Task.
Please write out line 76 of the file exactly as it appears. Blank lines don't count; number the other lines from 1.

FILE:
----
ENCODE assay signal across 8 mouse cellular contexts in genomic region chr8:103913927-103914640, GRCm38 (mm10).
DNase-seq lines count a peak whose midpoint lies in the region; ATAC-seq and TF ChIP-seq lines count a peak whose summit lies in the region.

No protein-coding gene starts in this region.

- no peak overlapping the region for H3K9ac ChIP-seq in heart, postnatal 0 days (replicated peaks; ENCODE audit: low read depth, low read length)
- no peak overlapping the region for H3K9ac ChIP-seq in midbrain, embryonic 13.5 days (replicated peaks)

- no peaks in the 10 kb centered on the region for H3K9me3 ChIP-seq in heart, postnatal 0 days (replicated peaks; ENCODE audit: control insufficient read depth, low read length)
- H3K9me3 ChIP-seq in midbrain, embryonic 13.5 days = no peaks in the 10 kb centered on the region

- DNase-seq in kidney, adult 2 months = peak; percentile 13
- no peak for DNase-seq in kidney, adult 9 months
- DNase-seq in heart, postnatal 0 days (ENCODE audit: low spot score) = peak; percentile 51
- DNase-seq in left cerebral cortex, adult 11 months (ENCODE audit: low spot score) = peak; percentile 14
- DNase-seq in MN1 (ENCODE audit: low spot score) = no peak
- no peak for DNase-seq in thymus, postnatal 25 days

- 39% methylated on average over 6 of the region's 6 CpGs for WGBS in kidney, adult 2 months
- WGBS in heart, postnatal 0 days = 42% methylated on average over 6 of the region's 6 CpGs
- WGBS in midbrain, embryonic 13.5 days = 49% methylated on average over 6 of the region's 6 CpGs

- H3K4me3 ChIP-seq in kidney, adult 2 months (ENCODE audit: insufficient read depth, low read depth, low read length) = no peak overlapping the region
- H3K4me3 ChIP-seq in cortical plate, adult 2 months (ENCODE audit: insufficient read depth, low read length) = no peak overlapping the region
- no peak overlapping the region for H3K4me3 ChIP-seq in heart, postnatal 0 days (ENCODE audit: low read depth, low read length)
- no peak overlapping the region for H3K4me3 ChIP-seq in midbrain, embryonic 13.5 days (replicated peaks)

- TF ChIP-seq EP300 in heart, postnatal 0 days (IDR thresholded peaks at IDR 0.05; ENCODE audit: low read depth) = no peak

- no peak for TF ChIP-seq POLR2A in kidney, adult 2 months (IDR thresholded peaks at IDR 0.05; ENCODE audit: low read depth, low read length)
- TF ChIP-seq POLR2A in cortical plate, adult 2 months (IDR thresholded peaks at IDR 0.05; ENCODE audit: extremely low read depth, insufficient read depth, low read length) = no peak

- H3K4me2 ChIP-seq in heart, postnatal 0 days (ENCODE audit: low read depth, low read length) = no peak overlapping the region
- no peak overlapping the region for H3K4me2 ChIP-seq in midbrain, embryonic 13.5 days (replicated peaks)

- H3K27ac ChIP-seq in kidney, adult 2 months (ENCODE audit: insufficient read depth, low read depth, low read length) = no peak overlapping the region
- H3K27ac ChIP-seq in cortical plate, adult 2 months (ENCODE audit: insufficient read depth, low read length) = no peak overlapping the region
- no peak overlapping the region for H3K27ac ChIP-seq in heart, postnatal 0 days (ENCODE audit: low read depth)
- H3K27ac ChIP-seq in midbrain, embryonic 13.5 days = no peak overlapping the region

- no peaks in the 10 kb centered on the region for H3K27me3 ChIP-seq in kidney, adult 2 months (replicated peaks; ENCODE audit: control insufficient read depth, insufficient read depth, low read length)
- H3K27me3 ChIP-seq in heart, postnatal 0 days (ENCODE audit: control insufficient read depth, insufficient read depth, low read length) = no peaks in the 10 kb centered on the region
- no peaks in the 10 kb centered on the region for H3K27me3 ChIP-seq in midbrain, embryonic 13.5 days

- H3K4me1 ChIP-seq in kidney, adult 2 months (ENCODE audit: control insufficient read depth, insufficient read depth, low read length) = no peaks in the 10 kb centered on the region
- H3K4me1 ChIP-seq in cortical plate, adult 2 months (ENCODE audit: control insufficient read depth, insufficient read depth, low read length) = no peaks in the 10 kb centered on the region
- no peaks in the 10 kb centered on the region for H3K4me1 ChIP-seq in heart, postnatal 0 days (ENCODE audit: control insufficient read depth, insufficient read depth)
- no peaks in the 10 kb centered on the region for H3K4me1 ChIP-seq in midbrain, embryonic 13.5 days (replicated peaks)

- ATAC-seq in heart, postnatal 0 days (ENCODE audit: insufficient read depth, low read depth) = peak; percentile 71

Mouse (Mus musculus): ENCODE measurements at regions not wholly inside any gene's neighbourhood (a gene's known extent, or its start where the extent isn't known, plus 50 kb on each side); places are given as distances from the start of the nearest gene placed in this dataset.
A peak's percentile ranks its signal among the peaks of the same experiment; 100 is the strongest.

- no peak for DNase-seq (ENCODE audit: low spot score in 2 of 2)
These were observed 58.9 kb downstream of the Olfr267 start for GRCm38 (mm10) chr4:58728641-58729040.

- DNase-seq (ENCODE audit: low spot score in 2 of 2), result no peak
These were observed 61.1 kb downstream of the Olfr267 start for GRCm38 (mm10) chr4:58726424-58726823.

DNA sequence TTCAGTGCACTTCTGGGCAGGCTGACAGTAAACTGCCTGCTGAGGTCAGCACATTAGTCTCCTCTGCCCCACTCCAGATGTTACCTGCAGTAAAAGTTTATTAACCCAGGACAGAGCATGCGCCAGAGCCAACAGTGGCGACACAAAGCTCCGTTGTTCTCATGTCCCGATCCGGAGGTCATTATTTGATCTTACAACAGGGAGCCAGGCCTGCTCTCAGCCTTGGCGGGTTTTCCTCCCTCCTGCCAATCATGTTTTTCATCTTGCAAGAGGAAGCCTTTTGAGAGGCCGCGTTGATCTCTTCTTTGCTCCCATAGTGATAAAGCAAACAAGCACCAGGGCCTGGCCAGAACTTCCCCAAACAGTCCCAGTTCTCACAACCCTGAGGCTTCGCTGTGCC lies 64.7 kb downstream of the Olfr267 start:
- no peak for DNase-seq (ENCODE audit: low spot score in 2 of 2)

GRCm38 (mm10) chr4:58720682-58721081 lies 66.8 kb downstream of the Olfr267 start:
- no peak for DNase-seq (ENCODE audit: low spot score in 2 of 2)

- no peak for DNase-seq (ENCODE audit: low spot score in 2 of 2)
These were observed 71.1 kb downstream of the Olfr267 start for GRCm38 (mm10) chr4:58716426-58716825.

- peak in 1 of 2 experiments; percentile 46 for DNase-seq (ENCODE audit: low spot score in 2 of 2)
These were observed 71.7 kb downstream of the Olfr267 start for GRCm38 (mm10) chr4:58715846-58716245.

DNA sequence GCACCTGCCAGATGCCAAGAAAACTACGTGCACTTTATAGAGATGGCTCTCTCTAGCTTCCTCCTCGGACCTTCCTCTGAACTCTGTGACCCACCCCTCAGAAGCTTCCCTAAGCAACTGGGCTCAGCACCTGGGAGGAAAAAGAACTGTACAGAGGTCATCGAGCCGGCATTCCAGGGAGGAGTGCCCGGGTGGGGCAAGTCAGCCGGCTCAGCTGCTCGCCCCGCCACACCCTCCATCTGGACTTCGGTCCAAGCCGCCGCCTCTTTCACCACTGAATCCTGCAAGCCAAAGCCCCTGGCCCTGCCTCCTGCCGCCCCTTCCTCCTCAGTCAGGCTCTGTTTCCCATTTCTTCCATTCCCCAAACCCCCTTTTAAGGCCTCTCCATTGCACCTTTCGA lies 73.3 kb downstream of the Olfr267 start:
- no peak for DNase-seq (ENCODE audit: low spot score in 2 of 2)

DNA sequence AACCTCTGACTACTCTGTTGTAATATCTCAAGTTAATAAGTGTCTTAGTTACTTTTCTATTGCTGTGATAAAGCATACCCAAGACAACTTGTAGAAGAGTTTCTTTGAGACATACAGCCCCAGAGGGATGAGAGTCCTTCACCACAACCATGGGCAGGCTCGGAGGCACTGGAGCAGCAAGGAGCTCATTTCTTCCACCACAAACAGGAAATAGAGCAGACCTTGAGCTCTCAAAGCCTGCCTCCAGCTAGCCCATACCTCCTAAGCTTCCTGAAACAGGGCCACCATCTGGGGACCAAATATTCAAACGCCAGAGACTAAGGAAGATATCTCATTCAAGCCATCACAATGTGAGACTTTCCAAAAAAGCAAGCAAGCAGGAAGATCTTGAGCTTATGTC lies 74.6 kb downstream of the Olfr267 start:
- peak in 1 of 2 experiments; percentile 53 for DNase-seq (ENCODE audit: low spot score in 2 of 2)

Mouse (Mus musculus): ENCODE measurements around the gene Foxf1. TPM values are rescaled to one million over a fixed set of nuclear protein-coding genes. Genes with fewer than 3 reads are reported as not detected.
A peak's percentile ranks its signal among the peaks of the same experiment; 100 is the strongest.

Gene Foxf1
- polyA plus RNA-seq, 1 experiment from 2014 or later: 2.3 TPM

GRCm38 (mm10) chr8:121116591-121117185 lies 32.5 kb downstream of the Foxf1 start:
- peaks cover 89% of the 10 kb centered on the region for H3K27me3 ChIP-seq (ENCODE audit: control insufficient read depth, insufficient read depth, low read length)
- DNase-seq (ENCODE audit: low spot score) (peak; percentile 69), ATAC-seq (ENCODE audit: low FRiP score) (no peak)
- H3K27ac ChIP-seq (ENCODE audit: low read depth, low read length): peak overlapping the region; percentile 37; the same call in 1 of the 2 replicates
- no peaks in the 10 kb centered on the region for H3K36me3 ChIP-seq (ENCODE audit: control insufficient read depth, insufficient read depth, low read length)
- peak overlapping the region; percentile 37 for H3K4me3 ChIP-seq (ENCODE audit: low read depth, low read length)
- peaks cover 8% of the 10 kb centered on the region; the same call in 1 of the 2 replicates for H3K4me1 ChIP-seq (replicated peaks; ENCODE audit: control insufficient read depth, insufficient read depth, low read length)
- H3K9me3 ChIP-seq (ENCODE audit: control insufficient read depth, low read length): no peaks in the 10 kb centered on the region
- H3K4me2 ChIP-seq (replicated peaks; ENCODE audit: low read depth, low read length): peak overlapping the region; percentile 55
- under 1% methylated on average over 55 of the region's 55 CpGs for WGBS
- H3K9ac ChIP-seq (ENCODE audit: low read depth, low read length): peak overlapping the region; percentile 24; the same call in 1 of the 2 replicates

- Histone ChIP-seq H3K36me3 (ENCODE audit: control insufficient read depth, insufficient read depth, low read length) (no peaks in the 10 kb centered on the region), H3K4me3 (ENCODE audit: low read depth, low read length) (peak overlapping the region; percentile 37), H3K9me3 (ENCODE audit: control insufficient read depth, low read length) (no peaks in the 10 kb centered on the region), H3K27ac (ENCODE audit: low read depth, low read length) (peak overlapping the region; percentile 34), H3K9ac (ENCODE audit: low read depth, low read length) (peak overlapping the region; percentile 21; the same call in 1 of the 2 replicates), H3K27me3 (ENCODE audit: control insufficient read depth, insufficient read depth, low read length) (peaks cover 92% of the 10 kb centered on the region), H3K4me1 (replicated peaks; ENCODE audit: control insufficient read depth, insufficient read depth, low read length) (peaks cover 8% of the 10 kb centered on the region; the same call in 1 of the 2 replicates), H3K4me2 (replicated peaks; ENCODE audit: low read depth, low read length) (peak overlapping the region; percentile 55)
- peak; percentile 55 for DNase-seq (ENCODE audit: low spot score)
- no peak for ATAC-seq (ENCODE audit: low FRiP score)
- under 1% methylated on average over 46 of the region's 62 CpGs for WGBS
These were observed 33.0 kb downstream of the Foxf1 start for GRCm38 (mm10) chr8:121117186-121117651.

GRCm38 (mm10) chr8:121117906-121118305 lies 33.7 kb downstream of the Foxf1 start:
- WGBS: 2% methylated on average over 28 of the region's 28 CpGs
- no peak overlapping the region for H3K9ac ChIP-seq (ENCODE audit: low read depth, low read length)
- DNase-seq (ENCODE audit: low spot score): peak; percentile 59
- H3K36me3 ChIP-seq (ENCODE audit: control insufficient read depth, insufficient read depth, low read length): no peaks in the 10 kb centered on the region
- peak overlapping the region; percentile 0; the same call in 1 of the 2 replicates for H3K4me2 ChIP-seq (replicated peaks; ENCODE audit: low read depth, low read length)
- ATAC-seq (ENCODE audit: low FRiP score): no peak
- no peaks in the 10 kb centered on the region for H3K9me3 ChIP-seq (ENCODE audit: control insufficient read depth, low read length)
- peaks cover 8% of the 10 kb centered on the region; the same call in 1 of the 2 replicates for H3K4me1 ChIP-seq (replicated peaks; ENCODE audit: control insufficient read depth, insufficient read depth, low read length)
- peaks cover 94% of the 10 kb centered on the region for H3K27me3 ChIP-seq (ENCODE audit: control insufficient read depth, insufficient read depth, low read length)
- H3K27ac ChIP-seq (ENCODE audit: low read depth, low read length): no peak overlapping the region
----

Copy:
GRCm38 (mm10) chr8:121117906-121118305 lies 33.7 kb downstream of the Foxf1 start: